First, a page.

New Delhi: Last Friday, the Supreme Court advised high courts across the country to avoid passing unimplementable orders related to Covid-19 management. This advice came after several high courts, over the past two months, jolted their respective state governments and even the central government into action, influencing policy decisions related to vaccinations, allocation of liquid medical oxygen, bed availability and availability of reliable data.
The apex court’s observation came on the Centre’s appeal against an Allahabad High Court order passed on 17 May, which suggested several measures for the development of medical infrastructure in the state and observed that the entire healthcare system in villages and small cities of the state was ‘Ram bharose’ (at God’s mercy).
While the Supreme Court bench, comprising Justice Vineet Saran and Justice B.R. Gavai, in its order, appreciated the efforts of various high courts in taking up matters related to the management of the coronavirus pandemic, it added that “sometimes unwittingly, the courts overstep and pass certain orders which may not be capable of being implemented”.
Staying the Allahabad High Court order, the apex court then asserted that “the high court should normally consider the possibility of the implementation of the directions given by it, and such directions which are incapable of being implemented should be avoided”.
However, several orders and suggestions given by the high courts have been implemented by state governments, including those passed by the high courts of Delhi, Karnataka, Patna, Madras, Chhattisgarh, Gujarat, Calcutta, Bombay and Jharkhand.
In fact, except for two orders passed by the Allahabad HC, Covid-related orders passed by the others have been upheld by the Supreme Court.
Delhi HC’s contempt warning
One of the first of such orders was issued by the Delhi High Court, which has been monitoring the situation in the national capital on a daily basis.
On 29 April, the HC asked the central government to explain why several states like Madhya Pradesh and Maharashtra were allocated more liquid oxygen than they asked for, while Delhi was allocated “far less than its requirement” — 490 metric tonnes (MT) as against a demand of 700 MT.
On 1 May, the Delhi HC even issued a contempt warning to the central government, asking it to make sure that Delhi is supplied its allocated 490 MT liquid medical oxygen on a daily basis, by whatever means necessary. The same day, with mounting pressure from the high court, the oxygen supply to Delhi was increased from 490 MT to 590 MT.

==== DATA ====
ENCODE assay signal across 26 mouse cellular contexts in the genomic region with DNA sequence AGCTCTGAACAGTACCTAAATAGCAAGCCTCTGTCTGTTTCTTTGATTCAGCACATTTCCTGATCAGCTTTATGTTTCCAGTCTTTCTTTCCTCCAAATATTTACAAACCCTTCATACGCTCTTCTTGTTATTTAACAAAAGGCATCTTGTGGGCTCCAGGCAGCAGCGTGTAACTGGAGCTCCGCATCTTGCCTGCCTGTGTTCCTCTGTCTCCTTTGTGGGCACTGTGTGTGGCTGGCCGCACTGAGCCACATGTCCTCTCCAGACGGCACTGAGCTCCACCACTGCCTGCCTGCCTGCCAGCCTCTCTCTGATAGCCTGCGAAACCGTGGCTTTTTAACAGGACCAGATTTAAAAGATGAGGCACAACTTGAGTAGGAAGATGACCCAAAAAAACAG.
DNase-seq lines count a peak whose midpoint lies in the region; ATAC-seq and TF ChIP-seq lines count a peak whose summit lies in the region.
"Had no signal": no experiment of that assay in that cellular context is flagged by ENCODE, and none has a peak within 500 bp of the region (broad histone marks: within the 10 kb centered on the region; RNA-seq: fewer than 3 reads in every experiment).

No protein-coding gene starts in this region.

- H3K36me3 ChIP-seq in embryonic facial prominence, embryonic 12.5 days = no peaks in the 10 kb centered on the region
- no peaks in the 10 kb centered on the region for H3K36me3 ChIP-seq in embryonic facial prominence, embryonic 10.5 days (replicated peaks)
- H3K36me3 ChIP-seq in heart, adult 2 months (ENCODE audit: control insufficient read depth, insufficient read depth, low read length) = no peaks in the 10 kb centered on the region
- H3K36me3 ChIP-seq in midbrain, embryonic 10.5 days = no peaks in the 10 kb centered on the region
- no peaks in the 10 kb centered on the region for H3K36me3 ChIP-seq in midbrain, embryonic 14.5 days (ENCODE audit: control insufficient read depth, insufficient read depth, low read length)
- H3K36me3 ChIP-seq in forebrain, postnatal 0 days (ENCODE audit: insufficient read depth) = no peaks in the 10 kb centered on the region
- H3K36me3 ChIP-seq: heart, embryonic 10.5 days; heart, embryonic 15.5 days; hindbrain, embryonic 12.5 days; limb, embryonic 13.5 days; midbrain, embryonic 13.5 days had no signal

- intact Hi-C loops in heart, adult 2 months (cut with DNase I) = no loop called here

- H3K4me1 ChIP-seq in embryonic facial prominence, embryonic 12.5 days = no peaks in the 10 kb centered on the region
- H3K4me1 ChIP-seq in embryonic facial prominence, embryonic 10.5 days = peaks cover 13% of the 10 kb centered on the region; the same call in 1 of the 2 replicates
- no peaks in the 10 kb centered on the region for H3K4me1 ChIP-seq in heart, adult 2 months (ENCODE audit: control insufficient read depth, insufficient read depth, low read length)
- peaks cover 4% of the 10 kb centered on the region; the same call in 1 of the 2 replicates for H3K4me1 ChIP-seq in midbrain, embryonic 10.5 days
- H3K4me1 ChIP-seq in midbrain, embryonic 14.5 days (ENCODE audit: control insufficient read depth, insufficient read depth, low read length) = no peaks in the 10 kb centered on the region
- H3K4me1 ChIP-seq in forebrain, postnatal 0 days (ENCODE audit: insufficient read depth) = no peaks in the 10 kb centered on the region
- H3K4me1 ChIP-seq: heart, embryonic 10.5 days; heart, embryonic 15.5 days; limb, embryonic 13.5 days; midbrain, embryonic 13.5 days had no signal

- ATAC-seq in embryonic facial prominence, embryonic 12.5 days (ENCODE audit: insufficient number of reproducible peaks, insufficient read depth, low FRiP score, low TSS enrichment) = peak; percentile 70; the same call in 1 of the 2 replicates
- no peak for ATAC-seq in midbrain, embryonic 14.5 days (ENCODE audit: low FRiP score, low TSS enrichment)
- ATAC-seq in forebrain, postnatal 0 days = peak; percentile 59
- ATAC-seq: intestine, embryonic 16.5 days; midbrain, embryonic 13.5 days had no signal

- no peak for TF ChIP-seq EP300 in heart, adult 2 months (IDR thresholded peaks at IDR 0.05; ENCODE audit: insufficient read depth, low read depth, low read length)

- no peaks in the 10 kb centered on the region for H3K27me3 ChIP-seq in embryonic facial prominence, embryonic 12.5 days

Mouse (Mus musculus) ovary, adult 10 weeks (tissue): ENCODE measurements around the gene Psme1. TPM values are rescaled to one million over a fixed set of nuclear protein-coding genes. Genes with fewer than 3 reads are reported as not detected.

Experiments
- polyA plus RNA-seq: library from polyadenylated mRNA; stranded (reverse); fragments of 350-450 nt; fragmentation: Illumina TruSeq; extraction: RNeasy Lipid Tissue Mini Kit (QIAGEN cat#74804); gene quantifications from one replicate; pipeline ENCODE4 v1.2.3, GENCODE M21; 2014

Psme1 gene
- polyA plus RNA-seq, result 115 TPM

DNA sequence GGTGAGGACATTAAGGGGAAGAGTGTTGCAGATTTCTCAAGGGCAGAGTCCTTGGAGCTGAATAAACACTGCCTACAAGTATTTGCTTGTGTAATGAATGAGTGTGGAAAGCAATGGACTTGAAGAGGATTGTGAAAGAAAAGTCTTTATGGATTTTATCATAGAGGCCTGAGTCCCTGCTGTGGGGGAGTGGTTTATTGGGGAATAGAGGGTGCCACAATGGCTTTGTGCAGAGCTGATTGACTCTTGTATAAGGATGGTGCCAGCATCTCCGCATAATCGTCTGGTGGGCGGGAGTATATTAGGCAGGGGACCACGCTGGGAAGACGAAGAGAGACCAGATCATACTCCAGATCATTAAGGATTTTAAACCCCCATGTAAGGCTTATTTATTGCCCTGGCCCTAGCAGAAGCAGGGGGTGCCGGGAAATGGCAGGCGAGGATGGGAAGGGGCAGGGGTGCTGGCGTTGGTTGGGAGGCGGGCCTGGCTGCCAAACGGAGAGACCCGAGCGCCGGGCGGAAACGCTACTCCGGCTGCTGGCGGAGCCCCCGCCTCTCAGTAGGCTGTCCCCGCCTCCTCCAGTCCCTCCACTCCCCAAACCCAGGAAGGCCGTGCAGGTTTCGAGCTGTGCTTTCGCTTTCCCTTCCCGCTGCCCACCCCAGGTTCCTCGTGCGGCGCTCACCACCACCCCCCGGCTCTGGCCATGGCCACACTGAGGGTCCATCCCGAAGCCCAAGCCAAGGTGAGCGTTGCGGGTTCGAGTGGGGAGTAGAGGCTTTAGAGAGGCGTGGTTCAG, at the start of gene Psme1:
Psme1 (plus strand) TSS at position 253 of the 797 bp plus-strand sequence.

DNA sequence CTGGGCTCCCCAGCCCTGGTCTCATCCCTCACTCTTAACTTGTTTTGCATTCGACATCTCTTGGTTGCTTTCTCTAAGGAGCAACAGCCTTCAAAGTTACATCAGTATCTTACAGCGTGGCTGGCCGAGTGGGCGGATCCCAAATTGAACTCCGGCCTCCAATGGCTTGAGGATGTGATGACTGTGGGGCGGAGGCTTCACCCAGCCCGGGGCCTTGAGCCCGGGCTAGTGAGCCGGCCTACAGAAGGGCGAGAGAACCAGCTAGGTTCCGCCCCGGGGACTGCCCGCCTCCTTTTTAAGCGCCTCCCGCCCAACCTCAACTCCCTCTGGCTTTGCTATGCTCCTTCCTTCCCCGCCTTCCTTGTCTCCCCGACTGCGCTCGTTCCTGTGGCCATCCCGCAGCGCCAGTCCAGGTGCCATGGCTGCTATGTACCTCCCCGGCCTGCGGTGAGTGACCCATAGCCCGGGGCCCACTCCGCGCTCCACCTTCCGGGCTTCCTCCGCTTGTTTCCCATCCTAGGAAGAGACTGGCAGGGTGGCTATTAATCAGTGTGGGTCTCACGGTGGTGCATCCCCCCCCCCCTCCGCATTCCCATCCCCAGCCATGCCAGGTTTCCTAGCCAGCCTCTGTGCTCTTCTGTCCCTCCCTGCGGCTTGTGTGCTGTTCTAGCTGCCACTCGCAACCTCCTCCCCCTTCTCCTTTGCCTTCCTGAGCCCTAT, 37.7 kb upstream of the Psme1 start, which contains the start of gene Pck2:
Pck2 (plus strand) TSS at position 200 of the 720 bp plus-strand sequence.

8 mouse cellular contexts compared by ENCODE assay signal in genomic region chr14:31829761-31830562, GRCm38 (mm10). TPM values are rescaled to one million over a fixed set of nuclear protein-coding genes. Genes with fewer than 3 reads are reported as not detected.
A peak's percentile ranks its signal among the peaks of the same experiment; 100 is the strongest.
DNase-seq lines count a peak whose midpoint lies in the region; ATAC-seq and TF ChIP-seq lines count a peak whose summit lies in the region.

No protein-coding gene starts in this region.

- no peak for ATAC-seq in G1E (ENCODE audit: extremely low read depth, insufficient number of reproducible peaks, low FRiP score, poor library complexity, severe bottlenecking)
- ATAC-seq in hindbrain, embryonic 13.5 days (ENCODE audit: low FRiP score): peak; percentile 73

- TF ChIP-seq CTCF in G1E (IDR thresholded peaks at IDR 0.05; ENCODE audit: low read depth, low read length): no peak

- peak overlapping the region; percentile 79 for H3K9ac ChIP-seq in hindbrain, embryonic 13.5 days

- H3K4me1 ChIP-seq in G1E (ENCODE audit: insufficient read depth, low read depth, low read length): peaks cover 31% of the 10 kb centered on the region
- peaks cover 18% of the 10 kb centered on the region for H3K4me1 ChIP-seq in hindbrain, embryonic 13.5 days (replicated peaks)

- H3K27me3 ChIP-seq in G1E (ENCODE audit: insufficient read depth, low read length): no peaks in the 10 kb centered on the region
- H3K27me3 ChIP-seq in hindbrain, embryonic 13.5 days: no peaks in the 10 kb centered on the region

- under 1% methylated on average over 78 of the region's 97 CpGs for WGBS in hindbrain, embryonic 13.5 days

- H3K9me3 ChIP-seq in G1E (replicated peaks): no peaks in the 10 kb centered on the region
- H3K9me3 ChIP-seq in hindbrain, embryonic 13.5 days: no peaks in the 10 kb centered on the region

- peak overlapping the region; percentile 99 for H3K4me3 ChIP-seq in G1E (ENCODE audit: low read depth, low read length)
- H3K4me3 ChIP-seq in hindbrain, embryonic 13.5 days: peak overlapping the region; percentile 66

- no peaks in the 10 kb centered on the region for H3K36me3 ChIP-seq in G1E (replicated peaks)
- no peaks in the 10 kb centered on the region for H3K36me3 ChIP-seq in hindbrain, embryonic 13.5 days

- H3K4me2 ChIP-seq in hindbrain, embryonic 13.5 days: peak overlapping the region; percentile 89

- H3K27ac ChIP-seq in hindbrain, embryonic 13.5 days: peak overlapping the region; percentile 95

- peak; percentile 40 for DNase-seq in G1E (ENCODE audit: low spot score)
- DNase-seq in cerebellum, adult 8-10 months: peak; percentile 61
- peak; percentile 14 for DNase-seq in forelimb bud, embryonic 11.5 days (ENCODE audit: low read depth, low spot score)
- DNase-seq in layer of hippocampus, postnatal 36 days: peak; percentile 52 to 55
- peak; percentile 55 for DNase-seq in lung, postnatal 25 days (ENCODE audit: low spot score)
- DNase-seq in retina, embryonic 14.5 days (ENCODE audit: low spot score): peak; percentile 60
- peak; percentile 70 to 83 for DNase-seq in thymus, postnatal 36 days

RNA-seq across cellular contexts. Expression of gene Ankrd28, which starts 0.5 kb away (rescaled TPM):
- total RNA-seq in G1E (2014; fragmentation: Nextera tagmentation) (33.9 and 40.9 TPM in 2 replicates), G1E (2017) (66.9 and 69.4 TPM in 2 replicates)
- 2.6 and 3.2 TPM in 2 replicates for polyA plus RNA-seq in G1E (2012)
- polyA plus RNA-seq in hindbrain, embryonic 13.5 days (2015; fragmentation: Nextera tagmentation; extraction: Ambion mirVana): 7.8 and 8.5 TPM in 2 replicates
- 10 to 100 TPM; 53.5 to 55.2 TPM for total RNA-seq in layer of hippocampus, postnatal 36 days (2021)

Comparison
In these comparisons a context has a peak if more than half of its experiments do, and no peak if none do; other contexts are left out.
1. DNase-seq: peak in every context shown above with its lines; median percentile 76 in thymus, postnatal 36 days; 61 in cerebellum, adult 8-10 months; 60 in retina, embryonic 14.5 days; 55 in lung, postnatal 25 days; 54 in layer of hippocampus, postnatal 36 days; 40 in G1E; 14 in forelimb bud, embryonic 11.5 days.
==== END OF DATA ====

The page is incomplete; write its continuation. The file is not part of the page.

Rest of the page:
However, the central government then filed an application to recall the 1 May order, following which the HC issued a show cause notice to the government on why contempt action should not be initiated against its officers. The Centre then appealed against this in the Supreme Court, which did stay the contempt notice, but reiterated that Delhi should be supplied 700 MT liquid oxygen.
It was also after a repeated push from the Delhi High Court that the central government finally began the process to fix the formula for pricing of oxygen concentrators.
Karnataka fought it out in SC
The Karnataka High Court began questioning the central government on the oxygen allocation made to the state on 29 April. Noting that the requirement of oxygen in Karnataka was 1,471 MT liquid medical oxygen per day, and it was allocated 802 MT, the court asked the central government to consider increasing the allocation, and take a decision by 3 May.
On 1 May, the allocation for Karnataka was increased marginally from 802 MT to 865 MT per day.
However, taking note of incidents of alleged oxygen shortage-related deaths across the state, the Karnataka HC went a step ahead on 5 May and directed the central government to increase the cap on supply of oxygen to 1,200 MT per day, as an interim measure, while also issuing a mandatory direction to reconsider the state’s demand in the meantime.
The central government moved the Supreme Court, which refused to stay the high court order on 7 May, calling it “a careful, calibrated and judicial exercise of power”.
A day later, on 8 May, the central government increased Karnataka’s allocation to 1,015 MT, with effect from 11 May. However, the state government has continued to allege that it has been receiving just 765 MT daily.
Beds, Covid deaths, vaccination policies